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Balancing Stress and Diabetes

Balancing Stress and Diabetes

Living with diabetes can bring unique challenges but there are ways to keep the pressure off.

Managing diabetes can be stressful. Managing diabetes and stress can be overwhelming. As outside and diabetes-related stress mount, you might find yourself in a cycle that doesn’t seem to end. But there are ways you can take the pressure off and take control of your life. Read on for some suggestions.

How diabetes causes stress

Being diagnosed with diabetes can be scary, stressful and lonely. More so when considering a new routine: meticulously tracking what you eat, consistently checking blood sugar levels and perhaps facing it by yourself. As you get used to a new lifestyle, or find hurdles in living with diabetes, it’s important to consider your stress levels.

How stress impacts diabetes

Increased stress can cause the body to release hormones (such as adrenaline and cortisol) that raise blood sugar levels. As adrenaline and cortisol levels rise, muscle and fat become less sensitive to insulin, making it difficult for insulin to work as effectively, or even at all. When insulin can’t break down those cells properly you face the possibility of hyperglycemia. And while stress doesn’t necessarily cause diabetes, there is a link between stress and increased risk for type 2 diabetes.

How to balance stress and diabetes

Managing a diabetic lifestyle isn’t easy. But there are ways to ease that stress. How can you make aspects of food tracking, managing blood sugar and acquiring insulin more manageable? How can you manage your body’s health while maintaining good mental health?

  • Be kind to yourself: Whether you’ve recently been diagnosed with diabetes or have lived with it for several years, be kind to yourself. While there are things you can do to better manage your insulin and blood sugar levels, there remain aspects that you can’t control. Focus on what you can control and be forgiving with the rest.
  • Talk to someone: Our physical well-being often impacts our mental well-being. As you navigate and battle those challenges, seek to speak with someone about how you’re doing. It can be a trusted friend, therapist or loved one.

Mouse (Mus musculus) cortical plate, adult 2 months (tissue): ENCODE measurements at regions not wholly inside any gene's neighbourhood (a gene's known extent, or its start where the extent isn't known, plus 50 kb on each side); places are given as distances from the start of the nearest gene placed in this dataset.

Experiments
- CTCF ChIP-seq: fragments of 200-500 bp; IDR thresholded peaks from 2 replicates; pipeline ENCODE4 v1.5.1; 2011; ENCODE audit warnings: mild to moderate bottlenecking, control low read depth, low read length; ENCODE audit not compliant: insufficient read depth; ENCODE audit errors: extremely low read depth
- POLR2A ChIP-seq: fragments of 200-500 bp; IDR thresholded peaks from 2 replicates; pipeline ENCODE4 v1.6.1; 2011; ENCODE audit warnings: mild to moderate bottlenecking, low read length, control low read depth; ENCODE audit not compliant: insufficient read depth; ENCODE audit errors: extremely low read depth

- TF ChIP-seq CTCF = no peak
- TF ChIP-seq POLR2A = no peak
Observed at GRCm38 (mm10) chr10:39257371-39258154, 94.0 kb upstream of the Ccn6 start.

• Establish a pattern of daily living: One of the trickiest parts of maintaining a diabetic lifestyle is diet. But by planning meals ahead of time, you can avoid the stress of deciding what to eat in the moment. Plan ahead each week for medication pick-ups, doctor’s appointments and time to relax.
  • Plan ahead: Know that you’ll be attending a party where dessert will be present? Plan ahead and consider bringing an alternative treat for yourself. But it can be hard to do that for every circumstance. Prioritize your health and decide beforehand what you’ll do or won’t do.
  • How to make it easier: Modern inventions like insulin pumps and wearable blood sugar monitors can make some of the hardest aspects of diabetic living, easier. You might also consider apps like MyFitnessPal that can break down food so you know exactly how much sugar or carbs go into what you’re eating. If you need methods for lower-cost insulin, you might want to outsource or seek out patient assistance programs.

While life will never be void of stress, there are ways you can manage, if not decrease, the amount of stress you face. According to the CDC, “Once you know how stress affects your blood sugar level, fight back. Learn relaxation techniques, prioritize your tasks and set limits. Whenever possible, avoid common stressors. Exercise can often help relieve stress and lower your blood sugar level.”

Living with diabetes can bring a myriad of challenges, but also personal growth. Diabetes can nurture discipline and healthy living. While it’s not always easy, there are ways to balance stress and live life more fully. Click here for more information on El Camino’s services.

 

This article first appeared in the February 2021 edition of the HealthPerks newsletter.

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